11-20-2011, 12:38 PM
My daughter is 8 going on 16 :) and I have homeschooled her except for a 1/2 day where she tried public school earlier this year.

Each state has different homeschool laws, and each parent chooses to homeschool differently. I know families who "unschool" which means to me they try to stimulate interest in subjects with the kids, but who have no formal curriculum. To families who have their kids in K12 and they have strict online classes and schedules just like they were in school.

We are personally in between, we have text books and a rough idea what is going to happen for the year, but we work at her level, and if we need a week off to travel, we take it.

My daughter should be in third grade, she tested out of last year with a 98% and is officially in 4th. We study 5th and 6th and she will probably skip 5th grade at the end of this year. She is bright, learns most of the time after 1 lesson, and would be medicated for ADHD if she were in a school setting and made to study for long lengths of time. Instead we take things in 15 to 30 minute spurts and she flies past others in her grade.

I sit beside her and work on my companies. I developed the Local Kids Network because of my daughter and many of the Local Kids staff I have been working with this year are homeschoolers. We have the time, we have the energy, we have the kids LOL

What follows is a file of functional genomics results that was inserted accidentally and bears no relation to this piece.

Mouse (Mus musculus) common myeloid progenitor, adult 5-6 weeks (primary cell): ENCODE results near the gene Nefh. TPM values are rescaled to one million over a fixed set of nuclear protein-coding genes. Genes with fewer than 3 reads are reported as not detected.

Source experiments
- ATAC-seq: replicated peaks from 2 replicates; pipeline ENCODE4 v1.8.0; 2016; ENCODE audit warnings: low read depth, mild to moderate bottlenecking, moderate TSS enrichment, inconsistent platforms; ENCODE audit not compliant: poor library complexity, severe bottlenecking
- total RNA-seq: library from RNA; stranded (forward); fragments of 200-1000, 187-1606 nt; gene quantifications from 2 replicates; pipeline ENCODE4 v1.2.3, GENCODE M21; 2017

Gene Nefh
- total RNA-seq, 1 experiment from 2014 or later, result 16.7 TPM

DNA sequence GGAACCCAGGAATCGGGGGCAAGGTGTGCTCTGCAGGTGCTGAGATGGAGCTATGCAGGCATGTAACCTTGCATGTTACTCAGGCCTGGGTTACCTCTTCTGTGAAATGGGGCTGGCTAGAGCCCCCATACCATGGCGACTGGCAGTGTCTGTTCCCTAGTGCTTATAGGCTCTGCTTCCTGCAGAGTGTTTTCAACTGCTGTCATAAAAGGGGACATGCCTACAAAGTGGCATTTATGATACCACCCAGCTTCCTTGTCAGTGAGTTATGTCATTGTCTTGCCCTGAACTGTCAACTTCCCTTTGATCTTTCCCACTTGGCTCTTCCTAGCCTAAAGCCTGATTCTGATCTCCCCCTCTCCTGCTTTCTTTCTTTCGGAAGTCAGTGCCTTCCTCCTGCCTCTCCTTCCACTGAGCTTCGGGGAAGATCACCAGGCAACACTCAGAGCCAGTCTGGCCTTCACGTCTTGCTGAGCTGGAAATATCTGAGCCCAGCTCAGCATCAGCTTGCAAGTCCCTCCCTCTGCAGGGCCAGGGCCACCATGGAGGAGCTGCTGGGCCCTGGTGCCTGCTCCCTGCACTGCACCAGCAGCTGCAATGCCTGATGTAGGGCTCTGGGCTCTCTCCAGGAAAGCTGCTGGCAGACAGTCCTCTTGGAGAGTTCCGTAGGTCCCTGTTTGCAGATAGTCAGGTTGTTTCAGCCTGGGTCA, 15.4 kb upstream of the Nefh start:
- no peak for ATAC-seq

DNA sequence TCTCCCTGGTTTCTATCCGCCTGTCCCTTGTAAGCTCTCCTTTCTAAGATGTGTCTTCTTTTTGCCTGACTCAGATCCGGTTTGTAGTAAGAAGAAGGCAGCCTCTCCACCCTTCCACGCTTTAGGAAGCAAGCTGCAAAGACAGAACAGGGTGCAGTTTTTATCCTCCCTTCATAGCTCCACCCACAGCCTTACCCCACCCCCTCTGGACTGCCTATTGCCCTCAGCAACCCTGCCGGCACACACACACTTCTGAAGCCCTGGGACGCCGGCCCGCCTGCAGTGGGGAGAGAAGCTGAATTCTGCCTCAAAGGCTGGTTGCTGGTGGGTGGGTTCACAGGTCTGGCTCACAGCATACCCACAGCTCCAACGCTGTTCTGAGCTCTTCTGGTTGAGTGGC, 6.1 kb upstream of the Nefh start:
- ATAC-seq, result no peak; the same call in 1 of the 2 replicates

11-20-2011, 05:49 PM
I homeschool my oldest daughter. She is 1 grade level above her age, but this is because she started at age 4 instead of waiting until she was 5. She was so smart that I didn't want to wait. She is now in 7th grade, and I use real textbooks to teach her. I have her doing Math, Grammar, Literature, Spelling/Vocabulary/Poetry, World History, Apologia Science, Spanish I, and Bible. Earlier this year she went through a creative writing course, which prepared her for the NaNoWriMo Young Writer's Program that is currently going on for the month of November. She has exceeded her word count, and will get her book in print.

I live in NJ, one of the most liberal homeschooling states. We have no reporting requirements at all. Just have to homeschool 180 days and teach the history of NJ at some point (she did that in 3rd grade).

Outside of homeschooling, she does horseback riding lessons, piano lessons, stars in musicals, and helps teach the younger children at church on family nights. In the past though she has done many summer camps, played soccer, played softball, done gymnastics, and more.